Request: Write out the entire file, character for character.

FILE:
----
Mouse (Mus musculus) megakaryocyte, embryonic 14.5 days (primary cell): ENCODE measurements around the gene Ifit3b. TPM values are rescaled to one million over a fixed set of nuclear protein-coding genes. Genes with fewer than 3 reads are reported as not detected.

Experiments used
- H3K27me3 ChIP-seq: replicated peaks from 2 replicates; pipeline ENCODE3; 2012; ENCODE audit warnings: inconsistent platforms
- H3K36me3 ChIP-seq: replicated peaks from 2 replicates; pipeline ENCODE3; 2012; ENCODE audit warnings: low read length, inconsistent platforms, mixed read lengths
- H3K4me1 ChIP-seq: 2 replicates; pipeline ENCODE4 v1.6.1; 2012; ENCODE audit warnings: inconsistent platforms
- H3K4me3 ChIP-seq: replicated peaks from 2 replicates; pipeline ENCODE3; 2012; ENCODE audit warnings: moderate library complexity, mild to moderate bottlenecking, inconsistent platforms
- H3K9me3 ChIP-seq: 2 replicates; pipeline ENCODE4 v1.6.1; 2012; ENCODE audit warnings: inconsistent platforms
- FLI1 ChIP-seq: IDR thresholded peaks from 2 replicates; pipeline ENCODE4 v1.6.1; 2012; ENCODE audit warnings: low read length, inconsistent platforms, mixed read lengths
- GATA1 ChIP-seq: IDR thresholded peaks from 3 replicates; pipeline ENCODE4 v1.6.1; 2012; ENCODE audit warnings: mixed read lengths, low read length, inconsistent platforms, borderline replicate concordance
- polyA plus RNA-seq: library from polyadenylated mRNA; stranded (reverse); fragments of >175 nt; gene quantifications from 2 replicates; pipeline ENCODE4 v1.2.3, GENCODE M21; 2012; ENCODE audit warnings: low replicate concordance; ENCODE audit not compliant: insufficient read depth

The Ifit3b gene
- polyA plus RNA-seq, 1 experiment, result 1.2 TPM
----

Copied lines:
Mouse (Mus musculus) megakaryocyte, embryonic 14.5 days (primary cell): ENCODE measurements around the gene Ifit3b. TPM values are rescaled to one million over a fixed set of nuclear protein-coding genes. Genes with fewer than 3 reads are reported as not detected.

Experiments used
- H3K27me3 ChIP-seq: replicated peaks from 2 replicates; pipeline ENCODE3; 2012; ENCODE audit warnings: inconsistent platforms
- H3K36me3 ChIP-seq: replicated peaks from 2 replicates; pipeline ENCODE3; 2012; ENCODE audit warnings: low read length, inconsistent platforms, mixed read lengths
- H3K4me1 ChIP-seq: 2 replicates; pipeline ENCODE4 v1.6.1; 2012; ENCODE audit warnings: inconsistent platforms
- H3K4me3 ChIP-seq: replicated peaks from 2 replicates; pipeline ENCODE3; 2012; ENCODE audit warnings: moderate library complexity, mild to moderate bottlenecking, inconsistent platforms
- H3K9me3 ChIP-seq: 2 replicates; pipeline ENCODE4 v1.6.1; 2012; ENCODE audit warnings: inconsistent platforms
- FLI1 ChIP-seq: IDR thresholded peaks from 2 replicates; pipeline ENCODE4 v1.6.1; 2012; ENCODE audit warnings: low read length, inconsistent platforms, mixed read lengths
- GATA1 ChIP-seq: IDR thresholded peaks from 3 replicates; pipeline ENCODE4 v1.6.1; 2012; ENCODE audit warnings: mixed read lengths, low read length, inconsistent platforms, borderline replicate concordance
- polyA plus RNA-seq: library from polyadenylated mRNA; stranded (reverse); fragments of >175 nt; gene quantifications from 2 replicates; pipeline ENCODE4 v1.2.3, GENCODE M21; 2012; ENCODE audit warnings: low replicate concordance; ENCODE audit not compliant: insufficient read depth

The Ifit3b gene
- polyA plus RNA-seq, 1 experiment, result 1.2 TPM